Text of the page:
Don’t let the good get in the way of the perfect
It’s as important for yoga practice to be fed by daily life as it is for daily
life to be fed by practice. Yoga is the complex interaction of growing and responding to reality.
I never was a captive of other people’s ideas about me. – Philip Glass
The sower went out to sow seed. Some fell on the side of the road where the birds ate it. Some landed in the stones where it sprouted and withered in the sun. Some dropped among the weeds and as it grew it was choked by thorns.
When I was a child I heard this story many times. It was presented as sorting the good from the bad: good people get rewarded and bad people got choked. If you don’t want to be punished, be good.
Fifty years later, it seems to me this isn’t just a story about there being two kinds of people, some good and some bad; it’s also deeply a tale about shades of gray. It’s a story of the sun coming and going, the earth turning, a journey, the landscape, and change.
Accepting perfection is better than being good
It’s not just about some people and other people, it’s about some experiences and other experiences in our own lives. It’s a story that says we aren’t most defined by what happens to us, but how we make sense of what happens to us and the shifting, unreliable context within which we must constantly make choices.
The quote from Philip Glass above opens Scott Hicks’s film Glass: A Portrait of Philip in 12 Parts. Glass is a prolific and world renowned composer who has written operas, chamber music, concertos and film scores. For years of his career he was hissed at and booed on stage, and today he remains controversial.
In the film we see Glass riding the Cyclone on Coney Island. In a voice-over he says that what other people think of him doesn’t influence his work. Over the course of his life, he says, “It saved me a lot of trouble. Even when it came to writing music, I didn’t care what people thought.”
He doesn’t sound angry, exasperated or defiant as he speaks. There’s even a sort of kindness in his voice. “You know, there’s a lot of music in the world. You don’t have to listen to mine. There’s Mozart, there’s the Beatles… listen to something else! You don’t have to listen to this.”
Give up seeking approval
His words point to the relationship between who we are, what we choose, and the context within which our choosing must happen.
We spend so much time in judgment of ourselves, distracting ourselves with opinions instead of allowing ourselves to recognize reality. The idea that life should be some other way than it is drains away our power to notice and respond to what does root and grow, to invest our lives in what’s fruitful. Some things go by the wayside, some wilt, some of what we try to accomplish is thwarted. It’s unfair that there are rocks where we want there to be good soil; we suffer in everyday life – disease, death, dishonesty – because that’s part of what is real.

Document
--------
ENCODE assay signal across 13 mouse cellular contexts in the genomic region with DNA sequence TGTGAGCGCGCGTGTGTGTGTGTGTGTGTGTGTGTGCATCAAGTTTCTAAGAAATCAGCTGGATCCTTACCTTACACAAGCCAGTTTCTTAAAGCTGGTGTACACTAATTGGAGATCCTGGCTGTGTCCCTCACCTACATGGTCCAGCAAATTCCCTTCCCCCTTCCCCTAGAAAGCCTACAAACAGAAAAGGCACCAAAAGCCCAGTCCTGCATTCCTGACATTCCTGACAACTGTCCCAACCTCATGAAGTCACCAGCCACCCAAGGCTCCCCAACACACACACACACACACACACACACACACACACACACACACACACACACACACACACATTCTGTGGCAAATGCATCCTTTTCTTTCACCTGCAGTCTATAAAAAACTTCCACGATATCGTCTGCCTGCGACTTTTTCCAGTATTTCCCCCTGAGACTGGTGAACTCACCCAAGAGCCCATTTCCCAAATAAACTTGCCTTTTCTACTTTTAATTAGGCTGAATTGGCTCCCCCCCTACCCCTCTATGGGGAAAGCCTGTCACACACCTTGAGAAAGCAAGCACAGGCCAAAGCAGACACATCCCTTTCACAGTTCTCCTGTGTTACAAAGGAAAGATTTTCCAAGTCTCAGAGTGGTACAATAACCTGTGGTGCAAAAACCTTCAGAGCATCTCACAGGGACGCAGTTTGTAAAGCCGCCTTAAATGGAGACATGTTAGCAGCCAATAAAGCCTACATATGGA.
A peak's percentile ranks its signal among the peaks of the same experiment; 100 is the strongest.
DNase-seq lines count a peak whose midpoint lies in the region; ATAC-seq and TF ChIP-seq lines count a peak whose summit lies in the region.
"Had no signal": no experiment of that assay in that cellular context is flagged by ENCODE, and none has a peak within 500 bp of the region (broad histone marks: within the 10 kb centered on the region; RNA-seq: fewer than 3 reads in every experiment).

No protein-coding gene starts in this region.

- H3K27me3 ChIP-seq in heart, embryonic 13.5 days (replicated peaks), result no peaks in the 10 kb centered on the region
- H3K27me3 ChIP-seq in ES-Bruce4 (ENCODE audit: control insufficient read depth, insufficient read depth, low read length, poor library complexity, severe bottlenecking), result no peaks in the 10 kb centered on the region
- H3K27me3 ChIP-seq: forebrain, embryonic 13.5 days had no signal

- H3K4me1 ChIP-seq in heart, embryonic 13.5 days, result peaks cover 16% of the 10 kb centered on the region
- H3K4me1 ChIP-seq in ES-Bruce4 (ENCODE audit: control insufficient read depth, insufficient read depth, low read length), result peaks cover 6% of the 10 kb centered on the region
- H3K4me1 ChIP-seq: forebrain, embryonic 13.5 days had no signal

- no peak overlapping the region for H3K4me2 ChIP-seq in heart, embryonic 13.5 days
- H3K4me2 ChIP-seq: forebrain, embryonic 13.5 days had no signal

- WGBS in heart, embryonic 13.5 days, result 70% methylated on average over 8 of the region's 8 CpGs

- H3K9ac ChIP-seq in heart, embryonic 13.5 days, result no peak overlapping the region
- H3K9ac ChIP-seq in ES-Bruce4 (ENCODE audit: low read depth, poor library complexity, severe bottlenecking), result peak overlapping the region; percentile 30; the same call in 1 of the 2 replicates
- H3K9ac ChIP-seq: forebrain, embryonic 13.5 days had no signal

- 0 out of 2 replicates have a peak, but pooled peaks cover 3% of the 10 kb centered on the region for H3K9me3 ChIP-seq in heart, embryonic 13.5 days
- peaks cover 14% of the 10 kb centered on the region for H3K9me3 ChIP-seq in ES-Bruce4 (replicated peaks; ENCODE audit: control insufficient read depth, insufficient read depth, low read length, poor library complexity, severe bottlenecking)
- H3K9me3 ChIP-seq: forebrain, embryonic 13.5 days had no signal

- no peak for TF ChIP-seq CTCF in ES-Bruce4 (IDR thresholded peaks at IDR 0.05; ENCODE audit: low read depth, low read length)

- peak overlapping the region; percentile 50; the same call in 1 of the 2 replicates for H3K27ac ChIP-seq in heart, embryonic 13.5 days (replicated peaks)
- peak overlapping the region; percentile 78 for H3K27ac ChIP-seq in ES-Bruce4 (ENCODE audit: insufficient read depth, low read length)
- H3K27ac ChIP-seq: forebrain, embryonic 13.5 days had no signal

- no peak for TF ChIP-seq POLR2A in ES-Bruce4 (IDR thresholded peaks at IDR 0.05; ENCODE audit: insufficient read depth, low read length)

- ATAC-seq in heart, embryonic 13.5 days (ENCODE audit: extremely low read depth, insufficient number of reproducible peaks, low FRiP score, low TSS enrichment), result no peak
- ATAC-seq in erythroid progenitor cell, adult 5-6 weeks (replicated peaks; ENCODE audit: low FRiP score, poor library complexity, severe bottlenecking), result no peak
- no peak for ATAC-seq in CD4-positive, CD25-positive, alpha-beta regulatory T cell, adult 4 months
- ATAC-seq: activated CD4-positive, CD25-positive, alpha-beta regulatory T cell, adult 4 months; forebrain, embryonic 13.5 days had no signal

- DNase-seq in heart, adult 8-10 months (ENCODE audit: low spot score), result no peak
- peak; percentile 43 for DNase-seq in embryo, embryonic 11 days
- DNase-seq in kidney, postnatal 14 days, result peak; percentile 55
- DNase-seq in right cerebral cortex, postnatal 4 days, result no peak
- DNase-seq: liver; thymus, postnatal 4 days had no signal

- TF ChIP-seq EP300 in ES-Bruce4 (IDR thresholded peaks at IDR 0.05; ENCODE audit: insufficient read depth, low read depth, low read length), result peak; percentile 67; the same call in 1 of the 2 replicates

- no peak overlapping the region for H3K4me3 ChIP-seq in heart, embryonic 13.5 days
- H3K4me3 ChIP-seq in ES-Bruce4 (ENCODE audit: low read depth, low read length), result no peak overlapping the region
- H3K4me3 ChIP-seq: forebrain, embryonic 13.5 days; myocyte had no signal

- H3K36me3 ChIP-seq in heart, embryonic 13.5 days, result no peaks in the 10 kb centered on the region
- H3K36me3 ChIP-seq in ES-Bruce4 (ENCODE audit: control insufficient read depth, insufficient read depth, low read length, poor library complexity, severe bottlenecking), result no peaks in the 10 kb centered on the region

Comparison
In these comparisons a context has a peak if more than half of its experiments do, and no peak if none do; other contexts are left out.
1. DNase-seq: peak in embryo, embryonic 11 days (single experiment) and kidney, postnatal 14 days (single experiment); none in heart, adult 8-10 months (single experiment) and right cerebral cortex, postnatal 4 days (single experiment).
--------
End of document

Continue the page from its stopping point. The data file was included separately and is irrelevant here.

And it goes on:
It’s one of our habits to feel embarrassment about things we try that don’t pan out, to feel ineffectiveness as a judgment of our worth. We end up trying to be good in order to stop being punished. Yet the point in the story of the sower is in spite of all the many places the seed didn’t bear fruit, some seeds landed on fertile ground, took root and thrived, some of it multiplying thirty, or sixty, even as much as a hundred times.
Thriving is gratitude
In a way, Glass is telling us the story of the sower. Some people will hear his music and not like it, and there’s nothing in that to judge or be judged by. It’s just what is. It doesn’t distract him from allowing what turns out to be fruitful to multiply.
So often when we look for meaning, we begin in judgment of ourselves and our lives. We take up a practice that cuts us off from our dissatisfaction and offers us peace, and a community that approves of us.
It’s thankfully true that retreat and renewal are a vital part of effective living and a rewarding aspect of practice. Yet it’s as important for our practice to be fed by our daily lives as it is for our daily lives to be fed by our practice. The story of the sower is a story about the complex interactivity of growth, about responding to reality.
Have your cake and eat it too
We don’t find perfection in taking ourselves away from who we really are in our daily lives. The perfect is there in the embrace of everyday life, as we follow what bears fruit into becoming fully who we are.
Don’t be fooled: what flourishes doesn’t often come easily (that would be the stuff that sprouts on the rocks and dies). It’s just our lives do seem to feed it organically. In a separate interview, Philip Glass told Details magazine that constantly working in the noisy midst of family life taught him to focus more deeply and honed his ear for music:
When I was living on 14th Street years ago, my two older kids, who are now 39 and 35—we lived in a one-bedroom apartment with a cat and a girlfriend and two parrots. They would be watching television, and in the same room I was sitting at the kitchen table writing music.
Q: That didn’t interfere with your process?
A: I didn’t have a choice. I learned to shut out sounds that I didn’t need to hear. I was trained by life.
Q: What about the romantic notion of the composer in an isolated chamber?
A: You’re dreamin’.
He who has ears to hear, let him listen.
Glass: A Portrait of Philip in 12 Parts by Scott Hicks
available on DVD and currently an instant play on Netflix.
Q&A with Philip Glass by Jeff Gordinier
on-line in Details at details.com
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© 2011, The Magazine of Yoga, LLC.